mobile communications

2022: the year of federal reports on mobile communications

We all know the tall tales and myths that exist around mobile communications, and how unsettling these are for many people. Once they are out in the world, they persist. This makes fact-based discussion founded on systematic surveys and measurements all the more important. The federal government and its offices published comprehensive reports on 5G and mobile communications in 2022.

Das Bundeshaus in Bern

2022 was the year of reports on mobile communications and radiation exposure. The responsible federal offices published three reports detailing important findings, which we look at more closely in this article. The technical development of mobile telephony is going exactly where mobile communication critics have demanded for almost 30 years: as little radiation as possible, as much as necessary.

1. “Sustainable mobile phone network”

The first report published by the Federal Council relates back to the Häberli-Koller postulate (19.4043)(opens in new tab) proposed by Thurgau representative Brigitte Häberli-Koller in 2019. Among other things, it obliged the Federal Council to examine how “radiation protection” could be optimally achieved and at the same time ensure the introduction of the current mobile telephone generation.

The report stated that 5G networks have “clear advantages” in terms of performance and “radiation exposure” compared to the older standards. The report shows that the roll-out of 5G networks with adaptive antennas and a large antenna density would generate the lowest exposure to radiation. The report thus states what has been explained several times in the various blog posts: the antenna belongs in the village – and in the middle of the village – if you want to reduce exposure to radiation.

2. Monitoring report on non-ionising radiation

The second FOEN report deals with a systematic monitoring of mobile phone immissions. Instead of focusing on the theory, the report looks at actual measurements that show which claims are true and which are not. Researchers evaluated 15 million measurement points. Measurements were taken at 70 locations in Switzerland, divided into nine different "micro-environments" ranging from very rural to very urban.

The experts carried out measurements along routes and at defined locations, and concluded that the levels are substantially below the limit values. The authors wrote on page 53: “The (...) measured field intensities reached a maximum of 15% of the exposure limit value in publicly accessible areas, while in the vast majority of cases they were in the low single-digit percentage range. In the private dwellings measured so far (which are generally subject to an installation limit value that is 10 times stricter), the maximum utilisation of the exposure limit value was less than 4%.”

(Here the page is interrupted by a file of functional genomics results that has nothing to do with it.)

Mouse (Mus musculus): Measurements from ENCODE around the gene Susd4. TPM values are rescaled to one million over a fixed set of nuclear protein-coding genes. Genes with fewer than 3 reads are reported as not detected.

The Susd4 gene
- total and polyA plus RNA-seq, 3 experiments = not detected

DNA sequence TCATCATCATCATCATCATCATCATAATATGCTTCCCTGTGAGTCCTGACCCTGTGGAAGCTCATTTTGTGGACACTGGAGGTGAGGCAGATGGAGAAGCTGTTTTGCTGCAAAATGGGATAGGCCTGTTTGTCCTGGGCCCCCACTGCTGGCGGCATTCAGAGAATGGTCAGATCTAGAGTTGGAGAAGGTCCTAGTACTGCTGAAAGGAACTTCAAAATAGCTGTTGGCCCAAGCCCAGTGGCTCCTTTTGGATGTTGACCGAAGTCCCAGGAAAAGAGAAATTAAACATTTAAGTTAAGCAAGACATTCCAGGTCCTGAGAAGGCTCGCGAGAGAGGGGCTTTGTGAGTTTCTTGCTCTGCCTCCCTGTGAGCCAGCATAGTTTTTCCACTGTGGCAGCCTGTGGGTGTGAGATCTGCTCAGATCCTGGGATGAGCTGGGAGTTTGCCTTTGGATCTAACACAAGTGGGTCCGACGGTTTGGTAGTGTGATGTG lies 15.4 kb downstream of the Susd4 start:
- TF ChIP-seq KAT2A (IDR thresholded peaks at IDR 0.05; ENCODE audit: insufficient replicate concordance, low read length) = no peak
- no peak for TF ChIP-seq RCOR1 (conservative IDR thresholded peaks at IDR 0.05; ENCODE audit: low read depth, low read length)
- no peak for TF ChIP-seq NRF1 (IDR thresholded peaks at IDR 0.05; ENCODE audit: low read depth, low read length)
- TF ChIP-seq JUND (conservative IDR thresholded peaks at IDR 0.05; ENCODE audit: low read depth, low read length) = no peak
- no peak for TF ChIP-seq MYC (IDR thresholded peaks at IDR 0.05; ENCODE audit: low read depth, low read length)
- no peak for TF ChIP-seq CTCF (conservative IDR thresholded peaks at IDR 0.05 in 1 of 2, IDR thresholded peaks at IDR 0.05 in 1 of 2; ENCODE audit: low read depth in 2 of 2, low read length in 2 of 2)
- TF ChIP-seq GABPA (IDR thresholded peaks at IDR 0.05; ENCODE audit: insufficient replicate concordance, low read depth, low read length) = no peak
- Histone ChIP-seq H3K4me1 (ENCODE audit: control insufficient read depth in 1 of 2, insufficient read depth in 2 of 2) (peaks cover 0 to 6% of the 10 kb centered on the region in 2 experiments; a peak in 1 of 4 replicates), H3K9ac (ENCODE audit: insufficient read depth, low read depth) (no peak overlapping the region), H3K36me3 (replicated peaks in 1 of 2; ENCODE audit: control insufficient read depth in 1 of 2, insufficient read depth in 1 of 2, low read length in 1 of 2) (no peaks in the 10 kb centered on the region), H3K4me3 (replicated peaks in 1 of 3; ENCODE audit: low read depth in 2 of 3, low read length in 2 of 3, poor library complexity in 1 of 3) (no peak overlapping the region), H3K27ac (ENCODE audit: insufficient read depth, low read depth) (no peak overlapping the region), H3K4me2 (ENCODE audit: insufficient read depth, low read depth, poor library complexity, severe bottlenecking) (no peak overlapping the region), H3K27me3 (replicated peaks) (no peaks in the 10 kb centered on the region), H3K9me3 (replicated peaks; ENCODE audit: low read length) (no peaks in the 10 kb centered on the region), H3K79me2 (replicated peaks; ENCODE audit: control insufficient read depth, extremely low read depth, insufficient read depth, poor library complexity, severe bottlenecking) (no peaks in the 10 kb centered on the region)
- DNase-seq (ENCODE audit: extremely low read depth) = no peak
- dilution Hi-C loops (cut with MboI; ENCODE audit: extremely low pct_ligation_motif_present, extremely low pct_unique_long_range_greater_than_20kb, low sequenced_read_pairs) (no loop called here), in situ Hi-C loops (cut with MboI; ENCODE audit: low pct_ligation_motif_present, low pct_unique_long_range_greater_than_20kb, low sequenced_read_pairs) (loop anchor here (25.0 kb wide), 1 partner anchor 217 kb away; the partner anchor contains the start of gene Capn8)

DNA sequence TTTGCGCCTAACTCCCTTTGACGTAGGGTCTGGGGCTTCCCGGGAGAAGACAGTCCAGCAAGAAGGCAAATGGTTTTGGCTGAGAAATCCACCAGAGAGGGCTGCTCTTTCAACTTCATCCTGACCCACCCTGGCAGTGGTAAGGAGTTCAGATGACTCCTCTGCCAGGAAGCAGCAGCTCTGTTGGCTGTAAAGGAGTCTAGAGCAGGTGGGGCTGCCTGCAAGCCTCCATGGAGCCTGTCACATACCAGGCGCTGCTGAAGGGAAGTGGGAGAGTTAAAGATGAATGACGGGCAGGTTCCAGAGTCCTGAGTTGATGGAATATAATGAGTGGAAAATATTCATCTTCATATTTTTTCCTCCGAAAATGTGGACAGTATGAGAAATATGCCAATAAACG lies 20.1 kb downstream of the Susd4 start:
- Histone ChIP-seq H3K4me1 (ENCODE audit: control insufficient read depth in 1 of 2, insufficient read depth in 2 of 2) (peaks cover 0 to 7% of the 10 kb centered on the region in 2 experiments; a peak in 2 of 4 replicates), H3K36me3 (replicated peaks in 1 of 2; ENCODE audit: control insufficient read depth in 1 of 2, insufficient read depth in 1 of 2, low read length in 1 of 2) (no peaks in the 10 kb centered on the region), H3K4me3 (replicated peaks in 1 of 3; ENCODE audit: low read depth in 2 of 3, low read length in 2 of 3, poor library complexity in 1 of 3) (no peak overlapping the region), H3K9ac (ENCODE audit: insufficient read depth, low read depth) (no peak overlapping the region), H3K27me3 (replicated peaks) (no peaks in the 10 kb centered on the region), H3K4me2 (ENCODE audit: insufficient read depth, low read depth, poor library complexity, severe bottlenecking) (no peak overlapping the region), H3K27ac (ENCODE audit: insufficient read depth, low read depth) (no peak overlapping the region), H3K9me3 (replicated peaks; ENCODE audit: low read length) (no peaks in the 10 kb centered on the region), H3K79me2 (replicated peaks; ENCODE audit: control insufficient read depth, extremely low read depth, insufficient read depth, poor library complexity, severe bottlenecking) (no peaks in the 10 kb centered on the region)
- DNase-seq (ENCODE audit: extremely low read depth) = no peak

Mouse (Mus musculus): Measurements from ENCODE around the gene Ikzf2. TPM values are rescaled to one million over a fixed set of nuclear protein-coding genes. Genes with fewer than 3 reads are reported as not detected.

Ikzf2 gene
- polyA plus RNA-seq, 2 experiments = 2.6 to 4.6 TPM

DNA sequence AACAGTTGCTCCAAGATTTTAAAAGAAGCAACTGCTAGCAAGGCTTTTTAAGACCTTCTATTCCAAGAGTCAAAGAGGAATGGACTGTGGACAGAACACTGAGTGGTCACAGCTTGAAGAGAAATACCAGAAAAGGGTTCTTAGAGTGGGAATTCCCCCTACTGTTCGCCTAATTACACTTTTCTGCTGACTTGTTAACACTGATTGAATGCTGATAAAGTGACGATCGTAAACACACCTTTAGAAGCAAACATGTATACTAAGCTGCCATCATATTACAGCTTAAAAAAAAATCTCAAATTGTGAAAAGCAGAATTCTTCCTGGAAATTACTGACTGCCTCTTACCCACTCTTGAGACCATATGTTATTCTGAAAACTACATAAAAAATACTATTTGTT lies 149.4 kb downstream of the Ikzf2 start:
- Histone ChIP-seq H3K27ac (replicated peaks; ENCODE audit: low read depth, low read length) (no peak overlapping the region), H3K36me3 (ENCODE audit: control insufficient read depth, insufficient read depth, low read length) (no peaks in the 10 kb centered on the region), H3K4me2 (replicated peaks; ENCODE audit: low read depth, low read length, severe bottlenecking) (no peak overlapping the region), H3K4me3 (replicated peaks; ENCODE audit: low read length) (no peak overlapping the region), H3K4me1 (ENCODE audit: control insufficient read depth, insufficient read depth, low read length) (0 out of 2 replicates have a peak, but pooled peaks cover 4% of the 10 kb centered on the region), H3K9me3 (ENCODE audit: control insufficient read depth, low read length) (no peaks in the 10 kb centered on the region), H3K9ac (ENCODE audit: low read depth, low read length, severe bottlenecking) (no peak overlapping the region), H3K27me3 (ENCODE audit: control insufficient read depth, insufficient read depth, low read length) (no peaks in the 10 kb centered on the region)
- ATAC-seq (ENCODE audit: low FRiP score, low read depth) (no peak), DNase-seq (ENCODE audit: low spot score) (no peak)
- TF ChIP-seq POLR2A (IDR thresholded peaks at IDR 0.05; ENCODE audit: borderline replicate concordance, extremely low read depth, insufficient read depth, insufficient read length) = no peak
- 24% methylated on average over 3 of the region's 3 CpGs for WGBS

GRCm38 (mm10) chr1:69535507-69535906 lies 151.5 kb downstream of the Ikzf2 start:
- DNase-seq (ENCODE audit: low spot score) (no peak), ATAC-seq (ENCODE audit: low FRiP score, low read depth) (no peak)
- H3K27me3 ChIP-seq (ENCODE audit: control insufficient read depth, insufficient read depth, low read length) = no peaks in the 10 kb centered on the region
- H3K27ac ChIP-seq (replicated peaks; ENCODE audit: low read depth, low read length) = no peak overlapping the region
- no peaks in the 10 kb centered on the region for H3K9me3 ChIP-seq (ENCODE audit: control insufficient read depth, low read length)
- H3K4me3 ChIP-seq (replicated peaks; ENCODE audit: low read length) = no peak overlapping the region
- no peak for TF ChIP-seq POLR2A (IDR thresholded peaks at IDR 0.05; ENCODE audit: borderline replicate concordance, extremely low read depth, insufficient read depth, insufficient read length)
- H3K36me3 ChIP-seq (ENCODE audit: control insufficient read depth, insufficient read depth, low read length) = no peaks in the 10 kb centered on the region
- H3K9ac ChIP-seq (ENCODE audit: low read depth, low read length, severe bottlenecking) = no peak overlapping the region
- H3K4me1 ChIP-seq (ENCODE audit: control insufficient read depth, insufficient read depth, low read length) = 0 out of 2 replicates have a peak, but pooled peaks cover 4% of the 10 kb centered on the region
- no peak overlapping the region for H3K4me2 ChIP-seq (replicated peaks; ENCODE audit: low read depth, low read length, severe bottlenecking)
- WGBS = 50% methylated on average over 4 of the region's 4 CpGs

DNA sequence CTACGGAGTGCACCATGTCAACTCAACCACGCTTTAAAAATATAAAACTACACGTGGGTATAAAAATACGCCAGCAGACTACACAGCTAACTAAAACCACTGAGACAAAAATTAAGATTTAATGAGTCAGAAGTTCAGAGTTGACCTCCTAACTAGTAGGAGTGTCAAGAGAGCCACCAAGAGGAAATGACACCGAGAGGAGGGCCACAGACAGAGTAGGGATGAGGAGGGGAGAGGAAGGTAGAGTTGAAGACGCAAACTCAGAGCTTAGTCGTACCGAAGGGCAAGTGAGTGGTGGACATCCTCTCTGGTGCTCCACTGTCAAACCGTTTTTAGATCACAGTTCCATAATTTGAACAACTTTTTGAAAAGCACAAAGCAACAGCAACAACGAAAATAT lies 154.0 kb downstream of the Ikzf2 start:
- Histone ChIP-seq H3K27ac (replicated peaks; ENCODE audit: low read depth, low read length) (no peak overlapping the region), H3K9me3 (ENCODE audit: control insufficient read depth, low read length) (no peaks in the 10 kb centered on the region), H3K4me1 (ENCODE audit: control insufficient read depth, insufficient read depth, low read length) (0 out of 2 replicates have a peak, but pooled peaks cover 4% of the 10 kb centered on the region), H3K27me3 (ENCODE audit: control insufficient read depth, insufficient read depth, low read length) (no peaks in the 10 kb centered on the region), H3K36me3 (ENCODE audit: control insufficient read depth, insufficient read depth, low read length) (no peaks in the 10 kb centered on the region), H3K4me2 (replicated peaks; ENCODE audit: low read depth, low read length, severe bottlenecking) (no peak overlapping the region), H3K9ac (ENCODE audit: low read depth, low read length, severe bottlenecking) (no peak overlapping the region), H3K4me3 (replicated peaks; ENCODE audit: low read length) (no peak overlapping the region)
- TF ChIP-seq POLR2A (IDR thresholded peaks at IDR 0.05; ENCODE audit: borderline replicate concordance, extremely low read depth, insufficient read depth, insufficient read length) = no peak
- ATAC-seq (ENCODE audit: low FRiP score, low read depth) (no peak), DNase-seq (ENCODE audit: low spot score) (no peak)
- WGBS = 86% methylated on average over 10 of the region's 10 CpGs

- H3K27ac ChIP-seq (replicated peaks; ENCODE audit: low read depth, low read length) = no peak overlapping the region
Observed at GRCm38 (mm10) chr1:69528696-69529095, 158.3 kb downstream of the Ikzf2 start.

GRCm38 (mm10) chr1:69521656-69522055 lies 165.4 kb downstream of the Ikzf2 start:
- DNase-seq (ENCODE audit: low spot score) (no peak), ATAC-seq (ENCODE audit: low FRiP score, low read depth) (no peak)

The data available for homes is still limited in the first report, which is something that critics can use to their advantage. However, the report also shows something else: the multiple safety margins inherent in current procedures mean the radio signals are greatly overestimated when the values are calculated, and the limit values are far from being reached in reality.

This large discrepancy has consequences: where customer demand increases, more antennas are needed because the existing ones have to operate with the handbrake on. With a realistic enforcement of the Ordinance on Protection against Non-Ionising Radiation (NISV), an increase in the number of antennas could be avoided to some extent. Critical readers note that Switzerland favours a decidedly one-sided view of risk – and they are not wrong.

3. Electrical field strengths in the operating range of mobile phone antennas

The third report, prepared by OFCOM, examines adaptive antennas in detail. Despite the somewhat unwieldy title, this report contains a very concrete finding. The report shows that the highly criticised adaptive antennas – often described in emotive terms – reduce the radio signals. The explanation is clear: “With adaptive antennas, on the other hand, the radio signals are only measurable if the handsets requesting data are in the vicinity of the measurement site. This is shown by lower mean field strength values for the adaptive antennas compared to conventional antennas.” Bear in mind that the previous conventional antennas transmit constantly in all directions. In other words, the previous antennas are like concert loudspeakers that produce sound for everyone, whereas the new antennas function like headphones. You only hear the music if you want to listen.

Finally, the three federal offices FOEN, OFCOM and FOPH have also launched a joint information platform: in new tab). The federal government is using this to answer questions about mobile communications that are related to technology, radiation exposure and health, etc.

The government reports have provided clarity, with measurements to prove facts in black and white. Developments are continuing. The technology is improving. Immissions from electromagnetic radiation remain very low, even though we are all now using 200 times more data than 10 years ago. 5G meets many of the demands of the mobile communication critics. Adaptive antennas reduce immissions for non-users. Those who have concerns should support the expansion of the next generation. The blocking of antenna projects in villages achieves exactly the opposite of what is usually intended: increased radiation for users, rather than less.

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